Chrysan
REVIEW October 3, 2012
Overall Value
out of 5
Food 
Service 
Ambience 
Chrysan, 1 Snowden St, London, EC2A 2DQ

North of Liverpool Street, an understated (to a fault) bar/restaurant offering the cuisine of Kyoto; despite the best efforts of the charming staff, and the beautiful presentation of the dishes, our early-days lunch was very dull.

We were rather excited by the idea of Chrysan – the first non-Hakkasan-branded outlet of the group founded by Alan Yau (and from which he has now substantially sold out). Yau (currently launching the Bangkok-styled Naamyaa Café in Islington) has a knack of not offering just really good food, but an atmosphere that’s often characterised as ‘sexy’. He famously pulled off this trick at Hakkasan, and – at a lower price point – at Busaba Eathai too. This new establishment, surely, would carry his spirit on, offering not just the refined cuisine of Kyoto, but also a good dose of slick style.

The entrance – next to L’Anima, a great City success-story – is certainly discreet. How subtle, we thought, to offer so little external hint of the excitements that undoubtedly lay within.

First impression on entering: unusually decorative staff, and they were trying very hard too. So far so good. Second impression: what happened to sexy? The bar is Japanese as if conceived by Scandinavians; it had no atmosphere at all when we swung by for a pre-lunch drink. Indeed, it was quite difficult to imagine how it ever could. Even for a business rendezvous, it seemed a cold and vacant space.

The long dining room was rather in keeping – more elegant, but just as dull. It’s really not so hard for a restaurant to be understated in an upbeat way, as L’Anima convincingly demonstrates. Why did Hakkasan, with all its experience, not succeed in injecting some of the same pizzazz here?

Perhaps Kyoto is supposed to be dull? Japanese culture is much too impenetrable for any outsiders like us to pronounce on authoritatively, but we have been to Kyoto, and do not recall restaurants being totally unatmospheric. If anything, rather the reverse.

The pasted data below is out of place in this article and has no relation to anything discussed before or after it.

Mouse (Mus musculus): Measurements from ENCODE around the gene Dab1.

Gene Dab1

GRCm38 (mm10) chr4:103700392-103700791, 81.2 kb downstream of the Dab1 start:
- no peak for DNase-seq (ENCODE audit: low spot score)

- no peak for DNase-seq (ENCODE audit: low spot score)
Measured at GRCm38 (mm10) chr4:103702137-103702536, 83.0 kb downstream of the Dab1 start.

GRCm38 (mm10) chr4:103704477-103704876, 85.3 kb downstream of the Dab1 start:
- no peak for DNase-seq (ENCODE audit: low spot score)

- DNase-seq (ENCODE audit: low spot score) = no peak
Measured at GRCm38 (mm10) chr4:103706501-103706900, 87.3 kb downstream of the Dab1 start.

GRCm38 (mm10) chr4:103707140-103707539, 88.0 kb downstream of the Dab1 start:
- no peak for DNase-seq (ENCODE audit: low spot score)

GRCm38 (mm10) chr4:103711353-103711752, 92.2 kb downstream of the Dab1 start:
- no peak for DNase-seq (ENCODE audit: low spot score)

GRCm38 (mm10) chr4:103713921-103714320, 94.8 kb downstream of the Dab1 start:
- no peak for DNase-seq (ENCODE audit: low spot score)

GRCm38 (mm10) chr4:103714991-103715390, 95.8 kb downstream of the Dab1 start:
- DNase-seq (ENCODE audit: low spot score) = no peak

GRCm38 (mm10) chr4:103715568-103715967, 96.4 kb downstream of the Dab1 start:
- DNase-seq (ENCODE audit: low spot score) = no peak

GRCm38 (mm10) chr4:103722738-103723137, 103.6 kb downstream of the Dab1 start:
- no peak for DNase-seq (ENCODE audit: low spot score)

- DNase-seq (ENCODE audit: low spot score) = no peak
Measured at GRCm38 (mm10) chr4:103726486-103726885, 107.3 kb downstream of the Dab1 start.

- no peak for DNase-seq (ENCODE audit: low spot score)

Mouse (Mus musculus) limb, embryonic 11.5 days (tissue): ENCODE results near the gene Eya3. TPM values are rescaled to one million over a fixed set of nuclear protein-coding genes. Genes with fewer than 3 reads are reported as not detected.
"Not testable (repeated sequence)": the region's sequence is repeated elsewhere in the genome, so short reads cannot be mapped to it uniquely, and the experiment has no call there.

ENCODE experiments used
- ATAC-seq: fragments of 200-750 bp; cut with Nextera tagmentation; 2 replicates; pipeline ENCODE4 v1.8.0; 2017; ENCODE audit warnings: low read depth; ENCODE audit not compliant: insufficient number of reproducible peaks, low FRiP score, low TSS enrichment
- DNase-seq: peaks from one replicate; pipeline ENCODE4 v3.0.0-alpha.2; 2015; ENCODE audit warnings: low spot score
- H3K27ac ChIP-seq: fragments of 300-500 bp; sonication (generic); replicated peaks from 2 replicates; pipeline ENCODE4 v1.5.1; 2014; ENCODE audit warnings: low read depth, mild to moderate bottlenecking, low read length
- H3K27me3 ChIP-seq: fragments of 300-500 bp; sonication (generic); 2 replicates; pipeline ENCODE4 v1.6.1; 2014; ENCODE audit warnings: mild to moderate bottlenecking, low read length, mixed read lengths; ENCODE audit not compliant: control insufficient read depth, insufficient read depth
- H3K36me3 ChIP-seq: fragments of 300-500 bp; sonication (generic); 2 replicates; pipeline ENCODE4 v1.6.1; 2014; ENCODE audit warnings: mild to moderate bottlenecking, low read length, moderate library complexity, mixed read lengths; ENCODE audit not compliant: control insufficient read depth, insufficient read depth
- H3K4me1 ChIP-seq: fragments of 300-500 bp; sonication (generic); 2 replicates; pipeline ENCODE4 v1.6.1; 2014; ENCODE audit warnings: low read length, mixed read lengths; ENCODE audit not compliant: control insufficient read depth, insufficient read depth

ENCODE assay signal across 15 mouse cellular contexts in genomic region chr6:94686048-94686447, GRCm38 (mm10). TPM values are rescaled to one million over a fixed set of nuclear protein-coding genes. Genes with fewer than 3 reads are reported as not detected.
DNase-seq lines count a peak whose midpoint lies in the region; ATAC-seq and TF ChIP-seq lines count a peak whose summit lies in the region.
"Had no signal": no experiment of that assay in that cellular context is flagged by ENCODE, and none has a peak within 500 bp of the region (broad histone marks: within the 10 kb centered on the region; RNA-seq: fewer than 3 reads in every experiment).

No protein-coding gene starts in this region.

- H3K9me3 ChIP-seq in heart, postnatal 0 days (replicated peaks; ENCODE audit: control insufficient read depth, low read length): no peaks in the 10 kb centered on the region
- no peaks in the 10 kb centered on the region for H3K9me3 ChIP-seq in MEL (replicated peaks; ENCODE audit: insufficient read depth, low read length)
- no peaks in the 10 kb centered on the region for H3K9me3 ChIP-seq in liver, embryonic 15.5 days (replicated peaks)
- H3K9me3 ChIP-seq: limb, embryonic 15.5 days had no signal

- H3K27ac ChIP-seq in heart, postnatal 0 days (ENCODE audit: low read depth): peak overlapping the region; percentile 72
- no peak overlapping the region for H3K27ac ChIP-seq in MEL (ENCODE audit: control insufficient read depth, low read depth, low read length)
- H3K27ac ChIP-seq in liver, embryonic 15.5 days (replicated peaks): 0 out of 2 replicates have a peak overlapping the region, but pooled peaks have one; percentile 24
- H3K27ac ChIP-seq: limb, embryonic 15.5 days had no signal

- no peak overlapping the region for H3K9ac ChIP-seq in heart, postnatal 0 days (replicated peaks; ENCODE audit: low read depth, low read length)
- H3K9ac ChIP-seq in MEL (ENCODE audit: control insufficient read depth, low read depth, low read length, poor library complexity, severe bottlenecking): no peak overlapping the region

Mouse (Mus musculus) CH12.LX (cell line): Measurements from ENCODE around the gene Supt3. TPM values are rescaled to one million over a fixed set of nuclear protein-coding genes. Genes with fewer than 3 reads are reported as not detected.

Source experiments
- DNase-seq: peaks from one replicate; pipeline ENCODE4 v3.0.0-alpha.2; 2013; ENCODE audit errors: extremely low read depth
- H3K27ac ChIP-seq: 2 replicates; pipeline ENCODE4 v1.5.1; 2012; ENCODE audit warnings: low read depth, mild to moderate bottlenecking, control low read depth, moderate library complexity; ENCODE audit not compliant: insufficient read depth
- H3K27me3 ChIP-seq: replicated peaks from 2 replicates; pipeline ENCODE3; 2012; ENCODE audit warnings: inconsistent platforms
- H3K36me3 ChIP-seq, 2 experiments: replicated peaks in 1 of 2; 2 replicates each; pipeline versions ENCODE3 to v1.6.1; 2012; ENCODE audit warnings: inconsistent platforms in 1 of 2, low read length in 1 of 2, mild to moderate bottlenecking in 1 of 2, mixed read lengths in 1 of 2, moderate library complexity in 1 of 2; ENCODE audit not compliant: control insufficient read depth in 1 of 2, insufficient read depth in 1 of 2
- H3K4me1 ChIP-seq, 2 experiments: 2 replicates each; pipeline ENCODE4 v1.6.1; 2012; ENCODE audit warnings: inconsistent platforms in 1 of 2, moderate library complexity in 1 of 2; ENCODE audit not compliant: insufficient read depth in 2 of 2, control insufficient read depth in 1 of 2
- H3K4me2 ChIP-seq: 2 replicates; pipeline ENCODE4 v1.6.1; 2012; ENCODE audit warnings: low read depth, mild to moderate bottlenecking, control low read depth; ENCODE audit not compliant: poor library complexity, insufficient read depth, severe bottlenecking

Someone must have decided that this was a venture which was all about the food. The Bento boxes were a key part of the menu, so two standard boxes and a veggie one seemed the way for our party of three to get a wide choice of the kitchen’s output.

It turned out that each menu consisted of a bowl of miso soup (meaty, in the non-veggie option, which was not necessarily an advantage) plus two Perspex trays, each displaying some of the prettiest food we have ever seen – perhaps 20 highly-wrought mouth-sized bites.

Sadly, though, the cliché about being ‘too pretty to eat’ turned out to be more a piece of practical advice. This was one of those lunches where, half way through, one of us asked if anyone had really tasted anything, and the answer from the rest of the party was a pretty consistent ‘not really’. The only thing we can remember from the box was a superb lobster claw. The disparity between the effort which had gone into presentation, and the results on the taste front was overwhelming.

Despite the efforts of the well-meaning staff, then, we couldn’t really think of a single sort of lunch or dinner party – Citified or otherwise – for which this establishment could really be recommended in preference to, say, L’Anima.

In fairness we should note that we have read very positive reviews, and that we have a suspicion that we might have done better choosing from the (relatively short) à la carte selection. The Bento boxes, however, were hardly a budget choice, and surely a natural, for a City lunch.

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